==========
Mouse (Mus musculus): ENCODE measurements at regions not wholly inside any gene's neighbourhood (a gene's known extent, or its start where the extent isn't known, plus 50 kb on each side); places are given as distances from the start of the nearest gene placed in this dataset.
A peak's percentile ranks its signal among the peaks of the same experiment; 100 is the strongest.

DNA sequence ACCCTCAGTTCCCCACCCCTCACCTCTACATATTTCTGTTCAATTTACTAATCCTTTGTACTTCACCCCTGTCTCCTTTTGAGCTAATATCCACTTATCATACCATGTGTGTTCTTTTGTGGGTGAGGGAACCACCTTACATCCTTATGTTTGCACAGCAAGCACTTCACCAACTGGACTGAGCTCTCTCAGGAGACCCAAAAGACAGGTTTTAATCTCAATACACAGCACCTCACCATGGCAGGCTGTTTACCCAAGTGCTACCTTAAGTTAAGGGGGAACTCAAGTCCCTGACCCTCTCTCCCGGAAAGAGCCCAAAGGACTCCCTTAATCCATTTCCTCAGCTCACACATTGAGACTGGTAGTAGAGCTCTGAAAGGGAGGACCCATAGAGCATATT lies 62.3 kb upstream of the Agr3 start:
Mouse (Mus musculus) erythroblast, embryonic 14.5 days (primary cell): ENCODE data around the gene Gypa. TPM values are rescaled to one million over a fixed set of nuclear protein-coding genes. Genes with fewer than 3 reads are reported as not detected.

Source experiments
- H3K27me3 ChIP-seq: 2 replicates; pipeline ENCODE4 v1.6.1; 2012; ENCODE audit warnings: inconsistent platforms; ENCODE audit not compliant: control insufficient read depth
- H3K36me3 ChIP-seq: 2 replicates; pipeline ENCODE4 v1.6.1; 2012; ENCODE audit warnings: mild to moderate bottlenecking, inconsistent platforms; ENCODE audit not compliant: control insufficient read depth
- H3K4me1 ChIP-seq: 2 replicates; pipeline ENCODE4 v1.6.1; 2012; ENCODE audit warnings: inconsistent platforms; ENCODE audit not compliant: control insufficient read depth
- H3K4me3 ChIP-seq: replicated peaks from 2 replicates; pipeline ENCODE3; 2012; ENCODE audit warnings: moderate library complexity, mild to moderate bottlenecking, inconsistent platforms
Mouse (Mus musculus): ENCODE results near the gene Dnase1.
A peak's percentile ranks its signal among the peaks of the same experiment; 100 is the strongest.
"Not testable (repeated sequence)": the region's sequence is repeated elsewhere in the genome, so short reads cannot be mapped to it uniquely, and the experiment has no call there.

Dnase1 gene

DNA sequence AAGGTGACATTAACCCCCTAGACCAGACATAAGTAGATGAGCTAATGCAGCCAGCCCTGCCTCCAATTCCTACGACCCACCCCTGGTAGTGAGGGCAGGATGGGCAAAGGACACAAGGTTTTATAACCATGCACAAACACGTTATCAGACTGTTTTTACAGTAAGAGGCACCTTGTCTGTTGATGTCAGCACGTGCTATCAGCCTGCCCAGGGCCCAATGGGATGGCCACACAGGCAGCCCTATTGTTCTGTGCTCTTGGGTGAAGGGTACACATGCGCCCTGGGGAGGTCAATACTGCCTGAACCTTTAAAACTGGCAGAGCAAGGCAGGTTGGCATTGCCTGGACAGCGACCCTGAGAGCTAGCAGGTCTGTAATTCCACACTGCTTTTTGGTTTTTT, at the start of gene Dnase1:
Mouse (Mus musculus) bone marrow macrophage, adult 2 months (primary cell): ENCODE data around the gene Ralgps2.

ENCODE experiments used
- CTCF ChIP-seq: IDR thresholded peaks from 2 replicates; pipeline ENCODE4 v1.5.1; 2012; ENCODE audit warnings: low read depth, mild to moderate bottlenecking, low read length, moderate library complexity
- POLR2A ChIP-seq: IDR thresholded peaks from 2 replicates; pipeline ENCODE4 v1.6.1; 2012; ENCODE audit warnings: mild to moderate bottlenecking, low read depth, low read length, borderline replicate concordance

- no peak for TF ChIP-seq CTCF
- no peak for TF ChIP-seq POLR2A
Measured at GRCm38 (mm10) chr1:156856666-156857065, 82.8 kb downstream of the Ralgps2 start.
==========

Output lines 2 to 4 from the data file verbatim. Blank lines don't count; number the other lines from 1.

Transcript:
A peak's percentile ranks its signal among the peaks of the same experiment; 100 is the strongest.

DNA sequence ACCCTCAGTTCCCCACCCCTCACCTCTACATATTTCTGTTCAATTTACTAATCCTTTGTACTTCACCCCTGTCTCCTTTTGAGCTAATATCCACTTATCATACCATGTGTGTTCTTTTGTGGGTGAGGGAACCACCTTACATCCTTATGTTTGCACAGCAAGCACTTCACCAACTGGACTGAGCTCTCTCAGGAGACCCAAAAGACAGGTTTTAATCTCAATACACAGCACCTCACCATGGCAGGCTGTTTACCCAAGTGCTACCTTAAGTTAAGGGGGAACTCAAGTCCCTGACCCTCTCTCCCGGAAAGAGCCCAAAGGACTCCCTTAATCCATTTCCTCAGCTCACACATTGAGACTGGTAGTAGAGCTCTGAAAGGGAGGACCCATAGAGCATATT lies 62.3 kb upstream of the Agr3 start:
Mouse (Mus musculus) erythroblast, embryonic 14.5 days (primary cell): ENCODE data around the gene Gypa. TPM values are rescaled to one million over a fixed set of nuclear protein-coding genes. Genes with fewer than 3 reads are reported as not detected.